Here’s our weekly round up of news relevant to the casualisation of Australian higher education. You can also find us via #auscasuals on Twitter; and if you want to suggest anything to us, casualcasa at gmail dot com.
How smart is university casualisation?
This week, Australian author John Bartlett asked whether the casualisation of Australian university teaching is smart, sharing his sadly familiar experience of not getting a contract until week 2, not having an office, and being required to attend training sessions without pay.
These things make sense to institutions, because they’re exactly the ways in which overheads are kept low in the short-term. But as a longer-term strategy, casualisation isn’t necessarily so smart. This week, for example, several different resources highlight the impact of casualisation on the student experience—a key risk area for universities.
To kick off, The Scan covered the Regional Universities Network’s fairly positive few of uncapped enrolment as a means of bringing a larger number of students from disadvantaged backgrounds. In this article, Prof Jan Thomas, VC of the University of Southern Queensland, points out that equity isn’t achieved simply by enrolling students from low SES backgrounds, but by increasing the ways in which students are supported to succeed:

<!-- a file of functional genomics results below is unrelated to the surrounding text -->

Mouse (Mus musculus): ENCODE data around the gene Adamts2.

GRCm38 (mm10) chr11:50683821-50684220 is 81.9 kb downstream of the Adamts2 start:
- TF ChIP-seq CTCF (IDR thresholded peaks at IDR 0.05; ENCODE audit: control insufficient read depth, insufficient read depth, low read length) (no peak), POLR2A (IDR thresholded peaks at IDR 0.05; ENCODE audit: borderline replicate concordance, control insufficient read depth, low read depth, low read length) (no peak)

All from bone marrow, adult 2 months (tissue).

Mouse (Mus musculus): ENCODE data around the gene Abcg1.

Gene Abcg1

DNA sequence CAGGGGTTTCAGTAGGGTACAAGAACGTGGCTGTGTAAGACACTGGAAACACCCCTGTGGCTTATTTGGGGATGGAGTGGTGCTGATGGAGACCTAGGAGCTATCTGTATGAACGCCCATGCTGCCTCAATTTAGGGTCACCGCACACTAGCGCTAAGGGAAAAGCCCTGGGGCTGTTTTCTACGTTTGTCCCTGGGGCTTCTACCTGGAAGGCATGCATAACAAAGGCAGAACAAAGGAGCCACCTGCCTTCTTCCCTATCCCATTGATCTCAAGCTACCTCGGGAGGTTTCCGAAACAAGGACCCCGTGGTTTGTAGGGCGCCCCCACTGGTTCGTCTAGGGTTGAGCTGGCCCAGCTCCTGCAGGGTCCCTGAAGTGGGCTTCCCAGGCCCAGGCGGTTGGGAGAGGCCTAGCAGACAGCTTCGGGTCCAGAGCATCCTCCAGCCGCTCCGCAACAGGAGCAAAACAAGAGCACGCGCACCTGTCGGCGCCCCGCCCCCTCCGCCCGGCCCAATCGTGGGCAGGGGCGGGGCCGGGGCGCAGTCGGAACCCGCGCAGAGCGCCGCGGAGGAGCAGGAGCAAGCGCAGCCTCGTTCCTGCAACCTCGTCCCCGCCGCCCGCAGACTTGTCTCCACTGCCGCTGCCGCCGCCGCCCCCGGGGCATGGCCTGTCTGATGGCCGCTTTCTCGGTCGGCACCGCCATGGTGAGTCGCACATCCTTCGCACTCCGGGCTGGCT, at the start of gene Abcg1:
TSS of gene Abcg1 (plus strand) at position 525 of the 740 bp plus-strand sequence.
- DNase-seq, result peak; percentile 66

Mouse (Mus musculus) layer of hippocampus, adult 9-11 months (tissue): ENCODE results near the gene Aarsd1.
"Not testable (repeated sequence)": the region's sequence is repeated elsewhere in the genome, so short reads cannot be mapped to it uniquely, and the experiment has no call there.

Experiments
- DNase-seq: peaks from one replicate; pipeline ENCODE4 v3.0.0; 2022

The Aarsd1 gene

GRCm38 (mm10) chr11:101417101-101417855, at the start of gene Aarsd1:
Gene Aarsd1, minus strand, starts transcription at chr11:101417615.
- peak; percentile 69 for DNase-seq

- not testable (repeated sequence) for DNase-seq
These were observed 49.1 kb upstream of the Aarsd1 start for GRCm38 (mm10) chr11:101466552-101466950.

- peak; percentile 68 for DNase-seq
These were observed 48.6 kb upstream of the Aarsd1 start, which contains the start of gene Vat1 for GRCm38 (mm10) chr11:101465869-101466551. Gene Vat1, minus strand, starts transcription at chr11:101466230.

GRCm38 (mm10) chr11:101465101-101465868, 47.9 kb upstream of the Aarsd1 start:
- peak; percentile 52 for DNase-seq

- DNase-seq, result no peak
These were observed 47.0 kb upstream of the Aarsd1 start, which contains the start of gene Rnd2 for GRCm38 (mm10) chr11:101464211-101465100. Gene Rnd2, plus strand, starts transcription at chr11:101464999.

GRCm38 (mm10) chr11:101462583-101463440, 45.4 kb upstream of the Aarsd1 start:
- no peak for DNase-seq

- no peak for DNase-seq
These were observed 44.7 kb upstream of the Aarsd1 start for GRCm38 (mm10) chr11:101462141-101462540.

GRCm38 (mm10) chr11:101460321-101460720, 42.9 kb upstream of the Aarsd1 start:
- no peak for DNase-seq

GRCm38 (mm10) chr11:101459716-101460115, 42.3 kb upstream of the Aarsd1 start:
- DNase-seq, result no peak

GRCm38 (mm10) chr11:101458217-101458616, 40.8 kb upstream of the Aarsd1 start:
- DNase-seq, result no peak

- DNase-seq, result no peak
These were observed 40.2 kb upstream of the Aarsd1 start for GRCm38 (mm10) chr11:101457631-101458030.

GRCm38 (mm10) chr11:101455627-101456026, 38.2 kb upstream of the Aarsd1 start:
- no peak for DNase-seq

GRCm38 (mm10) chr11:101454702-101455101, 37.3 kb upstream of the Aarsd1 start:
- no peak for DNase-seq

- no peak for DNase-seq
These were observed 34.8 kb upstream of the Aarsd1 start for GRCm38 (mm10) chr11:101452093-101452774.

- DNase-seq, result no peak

… including school outreach, “just-in-time” support services, multiple access pathways, personalised learning and early identification of students at risk of failing
And yet what’s actually happening across Australian universities at first year is the widespread hiring of casual teachers who have the worst access to the resources they need to undertake this specialist transition role.
Smart? Not really.
For a US take on why casualisation matters in relation to their equivalent lower, mid level and general ed experience, try this week’s article from US adjunct activist and Slate columnist Rebecca Schuman.
Most majors require but a handful of upper-level courses; often, by the time a student major gets a face-to-face with a tenured senior faculty it’s her last semester at the university. … The only exposure to your discipline the vast, vast majority of students who study it will ever, ever get is through a few intro classes. Which are taught by guess who?